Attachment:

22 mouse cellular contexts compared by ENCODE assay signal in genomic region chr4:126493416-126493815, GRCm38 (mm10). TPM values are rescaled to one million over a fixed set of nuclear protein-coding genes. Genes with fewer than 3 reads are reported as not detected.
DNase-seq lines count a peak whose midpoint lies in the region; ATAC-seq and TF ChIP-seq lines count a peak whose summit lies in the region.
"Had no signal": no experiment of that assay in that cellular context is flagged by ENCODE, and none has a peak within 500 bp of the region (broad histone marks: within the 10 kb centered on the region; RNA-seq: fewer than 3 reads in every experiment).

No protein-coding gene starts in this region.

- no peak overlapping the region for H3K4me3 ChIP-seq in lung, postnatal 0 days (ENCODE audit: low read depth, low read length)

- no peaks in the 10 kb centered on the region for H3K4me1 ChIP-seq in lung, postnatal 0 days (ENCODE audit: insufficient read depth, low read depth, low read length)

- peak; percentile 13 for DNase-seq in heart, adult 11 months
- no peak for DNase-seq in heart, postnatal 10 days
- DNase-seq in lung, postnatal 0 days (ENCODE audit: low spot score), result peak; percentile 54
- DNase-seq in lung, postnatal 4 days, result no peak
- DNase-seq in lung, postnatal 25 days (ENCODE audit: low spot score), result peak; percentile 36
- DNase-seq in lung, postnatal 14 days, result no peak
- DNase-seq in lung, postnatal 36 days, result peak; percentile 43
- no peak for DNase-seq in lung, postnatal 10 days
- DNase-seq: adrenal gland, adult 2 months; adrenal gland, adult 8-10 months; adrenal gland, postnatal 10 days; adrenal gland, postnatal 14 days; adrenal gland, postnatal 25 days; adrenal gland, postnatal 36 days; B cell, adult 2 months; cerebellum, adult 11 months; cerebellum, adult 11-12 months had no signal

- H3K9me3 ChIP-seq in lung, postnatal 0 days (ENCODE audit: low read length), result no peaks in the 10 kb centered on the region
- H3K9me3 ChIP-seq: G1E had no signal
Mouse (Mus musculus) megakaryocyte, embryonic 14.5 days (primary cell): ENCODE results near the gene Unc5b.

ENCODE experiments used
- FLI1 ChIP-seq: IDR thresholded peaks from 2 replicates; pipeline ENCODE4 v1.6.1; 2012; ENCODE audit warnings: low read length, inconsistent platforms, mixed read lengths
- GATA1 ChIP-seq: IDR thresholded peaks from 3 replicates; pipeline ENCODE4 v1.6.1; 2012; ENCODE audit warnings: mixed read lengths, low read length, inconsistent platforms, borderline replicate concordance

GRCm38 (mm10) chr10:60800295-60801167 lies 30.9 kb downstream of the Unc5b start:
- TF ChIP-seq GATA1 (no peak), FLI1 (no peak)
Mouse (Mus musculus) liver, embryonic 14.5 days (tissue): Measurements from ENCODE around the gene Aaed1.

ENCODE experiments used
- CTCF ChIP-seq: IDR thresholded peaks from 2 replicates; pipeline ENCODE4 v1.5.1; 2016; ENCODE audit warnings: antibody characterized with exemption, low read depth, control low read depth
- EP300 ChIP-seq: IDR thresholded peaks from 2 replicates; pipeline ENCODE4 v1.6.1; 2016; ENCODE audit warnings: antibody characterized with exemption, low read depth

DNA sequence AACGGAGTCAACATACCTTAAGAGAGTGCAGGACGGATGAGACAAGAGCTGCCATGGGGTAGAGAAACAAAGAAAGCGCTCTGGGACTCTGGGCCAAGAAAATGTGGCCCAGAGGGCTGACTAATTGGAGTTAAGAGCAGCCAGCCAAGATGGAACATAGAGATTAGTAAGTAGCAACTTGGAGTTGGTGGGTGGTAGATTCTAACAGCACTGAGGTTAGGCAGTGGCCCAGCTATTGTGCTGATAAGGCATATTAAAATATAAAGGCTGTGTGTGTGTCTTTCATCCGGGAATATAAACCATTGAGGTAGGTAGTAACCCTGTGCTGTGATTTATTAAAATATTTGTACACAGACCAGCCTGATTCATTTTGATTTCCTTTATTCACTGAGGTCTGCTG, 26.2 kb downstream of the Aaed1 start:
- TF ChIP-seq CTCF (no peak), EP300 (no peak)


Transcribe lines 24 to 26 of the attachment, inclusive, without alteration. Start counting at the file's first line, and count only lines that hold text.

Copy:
Mouse (Mus musculus) liver, embryonic 14.5 days (tissue): Measurements from ENCODE around the gene Aaed1.

ENCODE experiments used
- CTCF ChIP-seq: IDR thresholded peaks from 2 replicates; pipeline ENCODE4 v1.5.1; 2016; ENCODE audit warnings: antibody characterized with exemption, low read depth, control low read depth